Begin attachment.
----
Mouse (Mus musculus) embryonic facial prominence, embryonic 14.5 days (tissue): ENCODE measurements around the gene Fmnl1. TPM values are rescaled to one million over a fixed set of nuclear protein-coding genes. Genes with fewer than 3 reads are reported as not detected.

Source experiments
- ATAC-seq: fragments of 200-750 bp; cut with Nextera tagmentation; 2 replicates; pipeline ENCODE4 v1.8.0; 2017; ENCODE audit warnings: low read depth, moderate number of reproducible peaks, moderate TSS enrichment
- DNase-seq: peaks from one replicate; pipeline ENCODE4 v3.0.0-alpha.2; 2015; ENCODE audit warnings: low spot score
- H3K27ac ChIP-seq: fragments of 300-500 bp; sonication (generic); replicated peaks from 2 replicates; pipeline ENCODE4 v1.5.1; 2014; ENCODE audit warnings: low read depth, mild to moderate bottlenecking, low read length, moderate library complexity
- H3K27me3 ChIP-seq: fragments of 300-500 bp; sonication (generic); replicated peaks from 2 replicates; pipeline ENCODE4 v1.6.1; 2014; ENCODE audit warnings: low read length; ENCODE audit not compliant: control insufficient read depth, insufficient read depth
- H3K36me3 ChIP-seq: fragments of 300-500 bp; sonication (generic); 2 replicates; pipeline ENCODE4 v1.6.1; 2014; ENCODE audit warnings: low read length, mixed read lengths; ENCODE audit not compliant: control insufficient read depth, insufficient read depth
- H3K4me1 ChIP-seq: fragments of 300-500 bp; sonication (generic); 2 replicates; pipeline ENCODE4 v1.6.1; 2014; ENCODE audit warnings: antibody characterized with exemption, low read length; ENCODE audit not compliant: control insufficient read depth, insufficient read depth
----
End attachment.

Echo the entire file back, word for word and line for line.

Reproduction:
Mouse (Mus musculus) embryonic facial prominence, embryonic 14.5 days (tissue): ENCODE measurements around the gene Fmnl1. TPM values are rescaled to one million over a fixed set of nuclear protein-coding genes. Genes with fewer than 3 reads are reported as not detected.

Source experiments
- ATAC-seq: fragments of 200-750 bp; cut with Nextera tagmentation; 2 replicates; pipeline ENCODE4 v1.8.0; 2017; ENCODE audit warnings: low read depth, moderate number of reproducible peaks, moderate TSS enrichment
- DNase-seq: peaks from one replicate; pipeline ENCODE4 v3.0.0-alpha.2; 2015; ENCODE audit warnings: low spot score
- H3K27ac ChIP-seq: fragments of 300-500 bp; sonication (generic); replicated peaks from 2 replicates; pipeline ENCODE4 v1.5.1; 2014; ENCODE audit warnings: low read depth, mild to moderate bottlenecking, low read length, moderate library complexity
- H3K27me3 ChIP-seq: fragments of 300-500 bp; sonication (generic); replicated peaks from 2 replicates; pipeline ENCODE4 v1.6.1; 2014; ENCODE audit warnings: low read length; ENCODE audit not compliant: control insufficient read depth, insufficient read depth
- H3K36me3 ChIP-seq: fragments of 300-500 bp; sonication (generic); 2 replicates; pipeline ENCODE4 v1.6.1; 2014; ENCODE audit warnings: low read length, mixed read lengths; ENCODE audit not compliant: control insufficient read depth, insufficient read depth
- H3K4me1 ChIP-seq: fragments of 300-500 bp; sonication (generic); 2 replicates; pipeline ENCODE4 v1.6.1; 2014; ENCODE audit warnings: antibody characterized with exemption, low read length; ENCODE audit not compliant: control insufficient read depth, insufficient read depth